Mosaic / Reviews / February 9, 2011

Problems with movie reviews

The problem with movie reviews is that everyone is wrong but me. It seems that no two people can agree on anything in the business (except for how bad “The Room” was). So, anyone trying to navigate the swamp-waters of popular movies is forced to step carefully between sinkholes of romantic-comedies and gaseous action-flicks in an ultimately futile attempt to survive with their hard-earned money intact.

Really, this is either entirely due to space-lasers that the president has aimed at our brains for nefarious purposes like selling moist-towelettes or, more likely, because of the subjective nature of opinion. So who can you trust to guide you away from the sticky-floored death-trap of the next Hugh Grant movie? Certainly not me, I’ll send you there with a smile on my face. Surely there must be someone out there, right? Wrong. The unfortunate truth is that you can only be guided by whatever information you yourself gather.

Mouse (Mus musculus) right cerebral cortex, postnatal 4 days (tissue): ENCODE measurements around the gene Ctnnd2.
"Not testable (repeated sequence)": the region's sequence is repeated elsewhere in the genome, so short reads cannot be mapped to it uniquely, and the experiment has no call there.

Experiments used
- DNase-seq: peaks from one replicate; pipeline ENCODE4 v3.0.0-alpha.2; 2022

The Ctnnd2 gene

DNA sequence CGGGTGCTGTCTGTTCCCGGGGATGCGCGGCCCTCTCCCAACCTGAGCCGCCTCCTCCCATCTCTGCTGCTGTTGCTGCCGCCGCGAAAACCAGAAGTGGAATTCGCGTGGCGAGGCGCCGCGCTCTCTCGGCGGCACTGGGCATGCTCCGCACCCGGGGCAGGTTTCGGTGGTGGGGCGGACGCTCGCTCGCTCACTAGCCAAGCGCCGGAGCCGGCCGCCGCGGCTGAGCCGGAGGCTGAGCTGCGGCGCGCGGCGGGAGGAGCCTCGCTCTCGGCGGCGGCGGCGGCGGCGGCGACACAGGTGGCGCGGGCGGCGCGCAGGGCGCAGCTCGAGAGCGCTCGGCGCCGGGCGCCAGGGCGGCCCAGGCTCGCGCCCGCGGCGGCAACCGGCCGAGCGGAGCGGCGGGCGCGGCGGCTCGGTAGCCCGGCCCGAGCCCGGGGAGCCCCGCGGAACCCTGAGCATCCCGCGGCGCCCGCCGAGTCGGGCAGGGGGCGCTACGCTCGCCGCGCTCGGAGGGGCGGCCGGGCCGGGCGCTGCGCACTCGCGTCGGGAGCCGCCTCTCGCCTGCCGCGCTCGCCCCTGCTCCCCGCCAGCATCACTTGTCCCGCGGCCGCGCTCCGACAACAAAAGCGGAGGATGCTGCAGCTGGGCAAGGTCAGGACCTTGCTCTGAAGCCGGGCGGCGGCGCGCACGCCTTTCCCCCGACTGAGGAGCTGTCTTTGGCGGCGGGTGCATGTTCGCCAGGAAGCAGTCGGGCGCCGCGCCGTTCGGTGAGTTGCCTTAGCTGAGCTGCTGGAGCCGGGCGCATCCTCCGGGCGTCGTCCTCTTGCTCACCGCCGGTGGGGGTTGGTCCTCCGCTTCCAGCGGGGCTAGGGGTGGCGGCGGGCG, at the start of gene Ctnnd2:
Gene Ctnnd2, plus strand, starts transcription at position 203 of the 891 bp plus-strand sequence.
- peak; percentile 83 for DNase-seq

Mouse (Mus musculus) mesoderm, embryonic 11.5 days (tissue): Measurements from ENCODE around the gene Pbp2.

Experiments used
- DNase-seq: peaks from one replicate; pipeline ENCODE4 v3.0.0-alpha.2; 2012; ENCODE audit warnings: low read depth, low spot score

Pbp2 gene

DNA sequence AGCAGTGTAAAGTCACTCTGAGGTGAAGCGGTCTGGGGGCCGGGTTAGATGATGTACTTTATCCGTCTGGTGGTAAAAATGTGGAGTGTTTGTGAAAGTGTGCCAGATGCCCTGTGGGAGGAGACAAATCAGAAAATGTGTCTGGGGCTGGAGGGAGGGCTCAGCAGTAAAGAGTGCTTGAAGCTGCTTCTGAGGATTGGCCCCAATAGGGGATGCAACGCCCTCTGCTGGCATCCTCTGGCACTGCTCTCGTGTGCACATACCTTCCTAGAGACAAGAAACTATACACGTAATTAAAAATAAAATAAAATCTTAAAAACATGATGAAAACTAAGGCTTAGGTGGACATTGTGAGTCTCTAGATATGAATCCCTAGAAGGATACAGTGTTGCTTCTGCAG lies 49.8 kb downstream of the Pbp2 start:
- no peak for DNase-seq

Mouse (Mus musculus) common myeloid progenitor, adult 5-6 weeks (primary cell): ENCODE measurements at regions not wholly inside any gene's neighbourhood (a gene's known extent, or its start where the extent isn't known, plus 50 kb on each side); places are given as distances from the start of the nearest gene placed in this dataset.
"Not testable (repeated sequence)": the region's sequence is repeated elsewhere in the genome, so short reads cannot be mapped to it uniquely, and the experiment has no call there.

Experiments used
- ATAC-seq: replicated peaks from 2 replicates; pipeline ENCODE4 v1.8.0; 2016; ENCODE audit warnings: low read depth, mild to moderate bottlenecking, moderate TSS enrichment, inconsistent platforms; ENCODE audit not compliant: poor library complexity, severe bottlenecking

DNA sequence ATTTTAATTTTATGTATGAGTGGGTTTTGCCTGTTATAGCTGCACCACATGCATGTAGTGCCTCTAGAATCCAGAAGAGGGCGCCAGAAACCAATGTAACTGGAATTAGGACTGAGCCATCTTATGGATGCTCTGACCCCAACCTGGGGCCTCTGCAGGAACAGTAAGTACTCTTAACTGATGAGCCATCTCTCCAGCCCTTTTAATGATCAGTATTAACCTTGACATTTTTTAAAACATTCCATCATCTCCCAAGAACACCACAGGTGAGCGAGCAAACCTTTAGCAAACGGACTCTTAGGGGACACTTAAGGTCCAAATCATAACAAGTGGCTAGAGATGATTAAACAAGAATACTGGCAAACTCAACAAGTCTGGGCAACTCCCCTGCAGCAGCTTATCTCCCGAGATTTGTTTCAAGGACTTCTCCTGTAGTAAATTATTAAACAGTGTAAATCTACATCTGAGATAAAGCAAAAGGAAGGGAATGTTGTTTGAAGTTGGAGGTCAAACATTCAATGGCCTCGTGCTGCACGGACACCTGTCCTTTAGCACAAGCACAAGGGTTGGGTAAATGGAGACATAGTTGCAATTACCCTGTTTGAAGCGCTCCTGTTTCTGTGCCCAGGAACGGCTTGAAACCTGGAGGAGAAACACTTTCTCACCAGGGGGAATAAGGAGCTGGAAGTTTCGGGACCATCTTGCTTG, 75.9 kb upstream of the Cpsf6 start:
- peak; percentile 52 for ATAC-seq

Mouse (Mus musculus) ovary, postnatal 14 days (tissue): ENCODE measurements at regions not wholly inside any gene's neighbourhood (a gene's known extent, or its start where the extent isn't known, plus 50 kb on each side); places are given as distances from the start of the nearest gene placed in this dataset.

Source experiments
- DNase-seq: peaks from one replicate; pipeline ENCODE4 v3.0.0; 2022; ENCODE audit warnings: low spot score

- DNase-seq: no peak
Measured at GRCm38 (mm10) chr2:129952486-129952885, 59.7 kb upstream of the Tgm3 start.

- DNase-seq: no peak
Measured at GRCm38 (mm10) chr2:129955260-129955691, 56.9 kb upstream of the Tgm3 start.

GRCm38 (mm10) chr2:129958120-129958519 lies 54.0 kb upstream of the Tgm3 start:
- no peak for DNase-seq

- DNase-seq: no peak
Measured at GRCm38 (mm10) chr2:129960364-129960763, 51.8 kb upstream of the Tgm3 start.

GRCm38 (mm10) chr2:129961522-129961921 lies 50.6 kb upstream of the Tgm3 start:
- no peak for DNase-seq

Rotten Tomatoes be damned, sometimes a movie is built up extremely well and, despite appearing to be a decent movie, reveals itself to be a seven-headed beast from the mind of the people who wrote “The Human Centipede” (which I originally thought to be a gritty reboot of “The Giving Tree;” imagine my surprise when I was right. If you don’t see it, look again, the connections are clear).

Now, I’m not saying you should don the blindfold and walk off, cigarette in mouth, to the next big movie. I’m just warning you against trusting Ebert and Roeper. How you avoid blowing your cash on cruddy recommendations is simple—research the movie. For god’s sake, at least consult to research the damn thing. If you’re familiar with the cinematographer and director, your chances at assessing the movie are good. Looking at actors is also helpful, because any movie that stars Cher as a rugged ex-cop is probably not worth watching. If you’re too lazy to do anything before walking into that theater, you probably deserve your fate.

Dan Kahn

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